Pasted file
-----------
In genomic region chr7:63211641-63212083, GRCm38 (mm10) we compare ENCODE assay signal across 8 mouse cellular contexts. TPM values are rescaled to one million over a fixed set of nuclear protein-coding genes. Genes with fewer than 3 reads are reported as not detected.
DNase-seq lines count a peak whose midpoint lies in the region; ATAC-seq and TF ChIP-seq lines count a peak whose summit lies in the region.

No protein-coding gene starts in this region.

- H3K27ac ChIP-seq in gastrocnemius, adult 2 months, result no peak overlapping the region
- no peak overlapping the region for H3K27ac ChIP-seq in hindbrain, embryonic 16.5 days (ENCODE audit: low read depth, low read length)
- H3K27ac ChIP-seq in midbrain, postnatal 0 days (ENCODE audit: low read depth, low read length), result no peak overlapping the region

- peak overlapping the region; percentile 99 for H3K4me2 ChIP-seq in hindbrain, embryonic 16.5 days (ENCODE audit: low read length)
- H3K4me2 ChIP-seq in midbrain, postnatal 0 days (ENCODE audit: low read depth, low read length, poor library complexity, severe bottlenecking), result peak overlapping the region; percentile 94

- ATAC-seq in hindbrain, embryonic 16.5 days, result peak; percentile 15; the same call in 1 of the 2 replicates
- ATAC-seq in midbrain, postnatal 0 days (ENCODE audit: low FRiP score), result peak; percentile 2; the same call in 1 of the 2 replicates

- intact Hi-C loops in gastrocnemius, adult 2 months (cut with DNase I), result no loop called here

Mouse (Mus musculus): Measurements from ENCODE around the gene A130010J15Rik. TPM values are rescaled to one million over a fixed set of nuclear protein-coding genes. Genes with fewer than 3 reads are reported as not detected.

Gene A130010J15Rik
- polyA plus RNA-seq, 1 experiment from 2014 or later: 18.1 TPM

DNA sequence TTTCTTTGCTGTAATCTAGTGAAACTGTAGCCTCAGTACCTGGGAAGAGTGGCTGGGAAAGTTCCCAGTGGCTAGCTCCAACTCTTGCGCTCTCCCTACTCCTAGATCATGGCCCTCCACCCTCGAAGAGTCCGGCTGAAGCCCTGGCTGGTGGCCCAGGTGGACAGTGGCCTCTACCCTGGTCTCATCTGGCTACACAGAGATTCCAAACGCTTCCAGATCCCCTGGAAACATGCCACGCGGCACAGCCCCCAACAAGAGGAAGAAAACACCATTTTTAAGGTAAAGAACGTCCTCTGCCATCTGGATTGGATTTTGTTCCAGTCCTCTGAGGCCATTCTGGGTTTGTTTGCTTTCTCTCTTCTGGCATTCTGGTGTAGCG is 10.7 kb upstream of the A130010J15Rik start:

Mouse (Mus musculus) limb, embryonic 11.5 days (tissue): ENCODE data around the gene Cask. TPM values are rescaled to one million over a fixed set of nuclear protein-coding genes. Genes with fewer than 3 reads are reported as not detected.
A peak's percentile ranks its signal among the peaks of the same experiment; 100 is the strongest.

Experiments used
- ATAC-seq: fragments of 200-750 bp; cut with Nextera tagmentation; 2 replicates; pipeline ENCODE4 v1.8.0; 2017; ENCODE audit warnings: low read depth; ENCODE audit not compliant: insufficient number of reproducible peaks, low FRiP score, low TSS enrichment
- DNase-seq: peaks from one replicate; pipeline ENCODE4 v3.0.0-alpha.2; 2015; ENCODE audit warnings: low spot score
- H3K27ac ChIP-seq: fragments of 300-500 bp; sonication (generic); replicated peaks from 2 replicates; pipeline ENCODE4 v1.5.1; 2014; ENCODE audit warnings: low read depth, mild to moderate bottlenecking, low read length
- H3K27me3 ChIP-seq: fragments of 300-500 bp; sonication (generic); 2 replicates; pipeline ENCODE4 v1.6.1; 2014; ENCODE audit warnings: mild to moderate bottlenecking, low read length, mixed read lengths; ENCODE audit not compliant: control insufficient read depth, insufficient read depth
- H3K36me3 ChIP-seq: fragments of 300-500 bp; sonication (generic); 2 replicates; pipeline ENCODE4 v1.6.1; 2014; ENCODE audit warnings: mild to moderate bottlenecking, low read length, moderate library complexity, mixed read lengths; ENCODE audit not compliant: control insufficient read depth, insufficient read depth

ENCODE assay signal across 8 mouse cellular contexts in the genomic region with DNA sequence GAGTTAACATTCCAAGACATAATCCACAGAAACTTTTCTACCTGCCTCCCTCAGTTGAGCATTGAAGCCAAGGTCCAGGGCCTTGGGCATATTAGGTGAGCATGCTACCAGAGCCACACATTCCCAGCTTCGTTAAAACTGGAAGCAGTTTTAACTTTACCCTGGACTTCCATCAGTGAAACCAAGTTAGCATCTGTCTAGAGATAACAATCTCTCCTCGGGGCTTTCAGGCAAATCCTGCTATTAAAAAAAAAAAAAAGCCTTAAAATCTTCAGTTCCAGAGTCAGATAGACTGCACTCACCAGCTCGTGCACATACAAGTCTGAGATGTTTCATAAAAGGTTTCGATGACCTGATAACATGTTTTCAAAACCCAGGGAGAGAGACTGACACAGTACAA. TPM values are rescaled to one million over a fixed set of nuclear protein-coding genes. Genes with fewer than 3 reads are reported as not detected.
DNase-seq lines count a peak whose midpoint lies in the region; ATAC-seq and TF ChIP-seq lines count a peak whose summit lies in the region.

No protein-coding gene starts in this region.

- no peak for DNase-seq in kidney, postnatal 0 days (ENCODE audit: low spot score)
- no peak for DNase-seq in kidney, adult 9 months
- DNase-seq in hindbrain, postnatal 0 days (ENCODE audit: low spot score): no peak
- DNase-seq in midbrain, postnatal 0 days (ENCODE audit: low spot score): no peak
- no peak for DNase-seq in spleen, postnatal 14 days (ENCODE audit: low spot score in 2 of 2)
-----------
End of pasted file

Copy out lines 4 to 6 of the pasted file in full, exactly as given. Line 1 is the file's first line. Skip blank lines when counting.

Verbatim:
- H3K27ac ChIP-seq in gastrocnemius, adult 2 months, result no peak overlapping the region
- no peak overlapping the region for H3K27ac ChIP-seq in hindbrain, embryonic 16.5 days (ENCODE audit: low read depth, low read length)
- H3K27ac ChIP-seq in midbrain, postnatal 0 days (ENCODE audit: low read depth, low read length), result no peak overlapping the region